Bypass steals thunder of Downtown Plan
by Rose Egelhoff
The Times-Independent
May 31, 2018 | 2968 views | 0 0 comments | 104 104 recommendations | email to a friend | print
Thomas McMurtry of Avenue Consultants discusses with concerned residents a proposed downtown map. Photo by Rose Egelhoff
Thomas McMurtry of Avenue Consultants discusses with concerned residents a proposed downtown map. Photo by Rose Egelhoff

At the May 23 open house for the Moab Downtown Plan, residents showed up with a variety of concerns. One major worry: a bypass.

Ben Levenger is the president of Downtown Development Services, the firm contracted to develop the downtown plan. “There were some concerns about the bypass and what that entails and how it’s going to affect everything, but we had to reiterate quite a few times that our study is not the bypass,” Levenger said.

Those concerns stood in contrast to the open house presentation. Levenger and his colleague Thomas McMurtry of Avenue Consultants presented the results of a survey and said that they had received overwhelmingly positive comments on the idea of a bypass. One possible route would utilize Kane Creek Boulevard from the junction of 500 West to the river. However, as Levenger noted, the bypass was outside of their planning purview.

Other results of the survey included the desire for bicycles to be kept out of traffic lanes, increased pedestrian safety and the need for more code enforcement. Interestingly, most survey respondents said that they had lived in Moab for more than 20 years.

McMurtry discussed proposed changes to transportation infrastructure, including the addition of bicycle corridors on 100 East and 100 West. Bicycle lanes were specifically not recommended on Main Street, due to the input the planners received on the survey.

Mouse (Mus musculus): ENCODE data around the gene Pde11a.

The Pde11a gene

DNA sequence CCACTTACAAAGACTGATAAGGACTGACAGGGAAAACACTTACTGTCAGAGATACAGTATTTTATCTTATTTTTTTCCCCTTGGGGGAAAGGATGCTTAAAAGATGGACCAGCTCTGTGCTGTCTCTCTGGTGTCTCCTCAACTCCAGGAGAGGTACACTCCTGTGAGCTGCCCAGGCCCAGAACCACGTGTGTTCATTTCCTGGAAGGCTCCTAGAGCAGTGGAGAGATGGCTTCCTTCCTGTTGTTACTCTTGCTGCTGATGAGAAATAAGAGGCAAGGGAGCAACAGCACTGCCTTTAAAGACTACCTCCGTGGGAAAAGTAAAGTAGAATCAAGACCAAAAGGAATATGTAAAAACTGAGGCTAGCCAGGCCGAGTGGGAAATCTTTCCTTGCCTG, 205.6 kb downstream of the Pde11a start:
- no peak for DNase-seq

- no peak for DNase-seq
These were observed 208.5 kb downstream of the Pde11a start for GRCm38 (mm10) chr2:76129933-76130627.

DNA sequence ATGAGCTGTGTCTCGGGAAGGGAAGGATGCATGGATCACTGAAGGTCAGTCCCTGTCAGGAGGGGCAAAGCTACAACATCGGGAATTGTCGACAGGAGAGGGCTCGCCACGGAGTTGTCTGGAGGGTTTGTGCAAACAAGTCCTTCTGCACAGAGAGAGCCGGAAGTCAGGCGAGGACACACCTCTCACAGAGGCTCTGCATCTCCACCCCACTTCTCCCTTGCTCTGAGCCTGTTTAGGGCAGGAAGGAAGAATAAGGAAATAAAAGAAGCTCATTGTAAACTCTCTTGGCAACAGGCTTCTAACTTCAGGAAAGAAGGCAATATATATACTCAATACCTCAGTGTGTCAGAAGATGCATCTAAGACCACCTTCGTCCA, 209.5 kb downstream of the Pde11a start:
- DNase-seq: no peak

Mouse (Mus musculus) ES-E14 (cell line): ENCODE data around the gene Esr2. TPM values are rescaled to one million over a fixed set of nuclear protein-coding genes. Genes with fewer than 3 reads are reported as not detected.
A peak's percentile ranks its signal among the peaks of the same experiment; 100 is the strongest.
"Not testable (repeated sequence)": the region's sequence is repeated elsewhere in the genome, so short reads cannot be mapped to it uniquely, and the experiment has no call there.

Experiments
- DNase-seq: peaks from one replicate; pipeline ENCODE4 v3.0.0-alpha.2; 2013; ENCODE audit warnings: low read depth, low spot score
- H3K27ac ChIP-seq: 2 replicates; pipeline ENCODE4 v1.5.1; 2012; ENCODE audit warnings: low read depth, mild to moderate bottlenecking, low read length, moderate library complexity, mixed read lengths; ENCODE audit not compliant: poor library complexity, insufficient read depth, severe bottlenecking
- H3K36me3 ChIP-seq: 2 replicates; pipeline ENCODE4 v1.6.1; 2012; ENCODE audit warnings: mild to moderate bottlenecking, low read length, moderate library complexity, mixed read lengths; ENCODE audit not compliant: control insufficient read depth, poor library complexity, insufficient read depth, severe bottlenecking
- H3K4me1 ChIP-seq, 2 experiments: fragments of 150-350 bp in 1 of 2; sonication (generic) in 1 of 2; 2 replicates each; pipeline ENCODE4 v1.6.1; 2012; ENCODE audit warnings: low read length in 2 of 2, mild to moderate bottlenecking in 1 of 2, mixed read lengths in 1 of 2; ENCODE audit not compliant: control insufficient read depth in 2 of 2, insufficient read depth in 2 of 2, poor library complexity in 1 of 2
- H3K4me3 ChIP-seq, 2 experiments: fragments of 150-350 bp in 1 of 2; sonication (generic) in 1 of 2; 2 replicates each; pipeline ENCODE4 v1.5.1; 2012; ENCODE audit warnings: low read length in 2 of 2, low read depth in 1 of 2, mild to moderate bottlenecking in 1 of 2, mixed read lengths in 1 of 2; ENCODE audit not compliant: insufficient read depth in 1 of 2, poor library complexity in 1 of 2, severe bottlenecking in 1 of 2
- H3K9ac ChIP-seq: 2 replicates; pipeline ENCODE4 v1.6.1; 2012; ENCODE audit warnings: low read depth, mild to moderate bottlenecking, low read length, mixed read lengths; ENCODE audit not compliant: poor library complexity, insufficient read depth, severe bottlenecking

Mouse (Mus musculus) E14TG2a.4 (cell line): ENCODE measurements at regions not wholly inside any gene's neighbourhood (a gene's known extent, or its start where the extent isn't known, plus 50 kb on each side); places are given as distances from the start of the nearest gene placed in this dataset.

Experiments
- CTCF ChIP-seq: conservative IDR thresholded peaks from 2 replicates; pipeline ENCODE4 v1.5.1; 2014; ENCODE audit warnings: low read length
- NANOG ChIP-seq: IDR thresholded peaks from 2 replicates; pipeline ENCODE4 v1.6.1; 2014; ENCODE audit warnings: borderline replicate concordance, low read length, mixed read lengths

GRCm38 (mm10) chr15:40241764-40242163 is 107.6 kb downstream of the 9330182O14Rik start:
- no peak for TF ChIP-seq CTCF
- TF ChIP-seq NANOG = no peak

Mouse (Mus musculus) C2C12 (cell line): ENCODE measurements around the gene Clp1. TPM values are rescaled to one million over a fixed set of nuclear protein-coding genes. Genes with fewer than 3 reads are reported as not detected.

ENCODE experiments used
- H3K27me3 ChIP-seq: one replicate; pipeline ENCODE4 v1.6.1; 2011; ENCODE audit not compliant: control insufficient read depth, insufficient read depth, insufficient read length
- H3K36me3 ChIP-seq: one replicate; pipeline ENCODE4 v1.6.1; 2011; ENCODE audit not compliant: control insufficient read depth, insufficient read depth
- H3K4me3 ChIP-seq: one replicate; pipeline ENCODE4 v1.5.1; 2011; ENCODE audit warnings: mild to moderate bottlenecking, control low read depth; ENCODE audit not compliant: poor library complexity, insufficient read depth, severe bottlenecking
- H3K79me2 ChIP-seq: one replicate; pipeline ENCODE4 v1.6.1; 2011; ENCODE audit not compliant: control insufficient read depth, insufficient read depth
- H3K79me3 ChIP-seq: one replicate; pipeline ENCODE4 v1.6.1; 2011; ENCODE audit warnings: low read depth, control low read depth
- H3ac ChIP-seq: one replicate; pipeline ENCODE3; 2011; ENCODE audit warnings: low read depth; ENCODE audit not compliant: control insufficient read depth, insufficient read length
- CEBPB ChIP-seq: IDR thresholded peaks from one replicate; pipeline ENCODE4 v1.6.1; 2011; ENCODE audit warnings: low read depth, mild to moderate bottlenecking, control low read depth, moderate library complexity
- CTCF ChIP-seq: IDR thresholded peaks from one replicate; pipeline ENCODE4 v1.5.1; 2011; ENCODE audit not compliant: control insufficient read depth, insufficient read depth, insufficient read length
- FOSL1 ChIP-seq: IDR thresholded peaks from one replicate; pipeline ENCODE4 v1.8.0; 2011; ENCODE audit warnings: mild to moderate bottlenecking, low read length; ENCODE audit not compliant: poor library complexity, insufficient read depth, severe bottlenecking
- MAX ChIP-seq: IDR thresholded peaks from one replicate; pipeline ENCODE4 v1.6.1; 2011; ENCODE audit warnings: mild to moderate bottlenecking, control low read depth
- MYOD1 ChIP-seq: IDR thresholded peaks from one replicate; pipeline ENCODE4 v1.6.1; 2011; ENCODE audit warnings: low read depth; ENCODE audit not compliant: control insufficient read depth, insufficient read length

To increase pedestrian safety, Downtown Development Services proposed curb bulbouts and median strips that would make the distance for pedestrian crossings shorter. However, after receiving mixed feedback on the median idea at the May 23 meeting, Levenger said the planners will look further into the issue.

“People were both in favor and against medians but were definitely in favor of pedestrian safety ... that is one of the biggest items,” Levenger said. “We’re going to ask a few more questions to try and figure out why people are more in favor of them or not in favor of them, and try and find a way to make sure it is appropriately put out there.”

Another issue of concern was the architectural integrity of Moab. The planners suggested the implementation of facade guidelines for the Main Street corridor and the possible creation of a facade and signage assistance fund to help businesses come into line with architectural guidelines.

Levenger said the feedback on that idea was not favorable. Instead, the audience wanted to allow buildings to be “independent so it’s not a homogenous feel when you drive down [Main Street],” Levenger said.

“What we’re going to do is make some edits to the proposed facade principles and make sure that everybody can keep their own independent structures and everything looks different so they can keep their own feel for the building, but make sure that codes are better enforced so that way we have a more uniform city. So that there’s no deteriorated buildings, no other unkempt spaces,” Levenger said.

The open house was meant to be a sounding board on their initial findings. Now the planners have 30 to 45 days to produce a draft report for the Moab City Council. The council will respond and based on that feedback, the planners will finalize the Downtown Plan, Levenger said. They hope to present the final version by early July, at which time the city council will consider adopting the plan.

Though the open house has passed, the survey remains open for citizens who would like to give feedback on the Downtown Plan. The project website has a link to the survey. Visit for more information.

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